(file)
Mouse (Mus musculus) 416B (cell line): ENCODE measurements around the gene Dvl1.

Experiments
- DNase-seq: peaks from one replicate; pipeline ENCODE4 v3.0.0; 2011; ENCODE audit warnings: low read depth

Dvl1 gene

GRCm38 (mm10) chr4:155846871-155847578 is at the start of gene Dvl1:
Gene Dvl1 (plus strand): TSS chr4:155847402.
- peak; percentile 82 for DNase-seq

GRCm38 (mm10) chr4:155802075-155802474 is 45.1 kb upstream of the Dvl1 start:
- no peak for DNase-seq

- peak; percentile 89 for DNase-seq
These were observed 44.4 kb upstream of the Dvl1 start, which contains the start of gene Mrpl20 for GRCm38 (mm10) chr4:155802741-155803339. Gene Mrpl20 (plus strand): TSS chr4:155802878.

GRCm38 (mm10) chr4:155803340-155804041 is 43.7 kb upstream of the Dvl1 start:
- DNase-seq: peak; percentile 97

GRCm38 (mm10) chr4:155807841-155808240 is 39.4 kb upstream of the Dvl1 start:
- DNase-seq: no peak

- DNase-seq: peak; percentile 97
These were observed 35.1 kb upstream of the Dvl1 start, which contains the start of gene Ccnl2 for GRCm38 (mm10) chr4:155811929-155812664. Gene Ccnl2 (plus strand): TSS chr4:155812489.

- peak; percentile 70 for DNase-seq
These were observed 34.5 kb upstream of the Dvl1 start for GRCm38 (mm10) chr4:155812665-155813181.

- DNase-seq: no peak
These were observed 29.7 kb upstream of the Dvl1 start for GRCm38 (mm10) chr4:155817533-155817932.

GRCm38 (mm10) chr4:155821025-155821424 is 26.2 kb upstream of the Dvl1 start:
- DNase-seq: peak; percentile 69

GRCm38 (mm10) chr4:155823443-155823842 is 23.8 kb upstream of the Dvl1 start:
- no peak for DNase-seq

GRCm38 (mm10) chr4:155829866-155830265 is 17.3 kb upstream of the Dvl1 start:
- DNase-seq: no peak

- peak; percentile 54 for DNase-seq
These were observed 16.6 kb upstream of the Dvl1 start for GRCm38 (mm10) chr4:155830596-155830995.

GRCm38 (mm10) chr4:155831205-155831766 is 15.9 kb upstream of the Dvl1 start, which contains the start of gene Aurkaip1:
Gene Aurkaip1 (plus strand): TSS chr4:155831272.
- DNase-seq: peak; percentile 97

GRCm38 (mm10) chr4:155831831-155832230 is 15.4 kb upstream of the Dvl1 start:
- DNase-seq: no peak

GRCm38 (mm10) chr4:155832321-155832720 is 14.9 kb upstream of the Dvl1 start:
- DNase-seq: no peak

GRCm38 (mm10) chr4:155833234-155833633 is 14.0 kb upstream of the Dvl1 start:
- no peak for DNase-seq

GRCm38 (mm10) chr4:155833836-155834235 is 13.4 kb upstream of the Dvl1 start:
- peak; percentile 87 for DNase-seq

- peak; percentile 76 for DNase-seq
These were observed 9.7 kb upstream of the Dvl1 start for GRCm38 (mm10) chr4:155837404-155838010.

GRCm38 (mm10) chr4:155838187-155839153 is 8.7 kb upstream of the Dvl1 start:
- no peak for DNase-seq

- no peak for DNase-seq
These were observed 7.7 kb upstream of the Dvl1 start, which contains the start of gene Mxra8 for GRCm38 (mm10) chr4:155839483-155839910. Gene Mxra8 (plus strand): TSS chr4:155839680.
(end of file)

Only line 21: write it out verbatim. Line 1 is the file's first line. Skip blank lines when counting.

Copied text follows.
These were observed 29.7 kb upstream of the Dvl1 start for GRCm38 (mm10) chr4:155817533-155817932.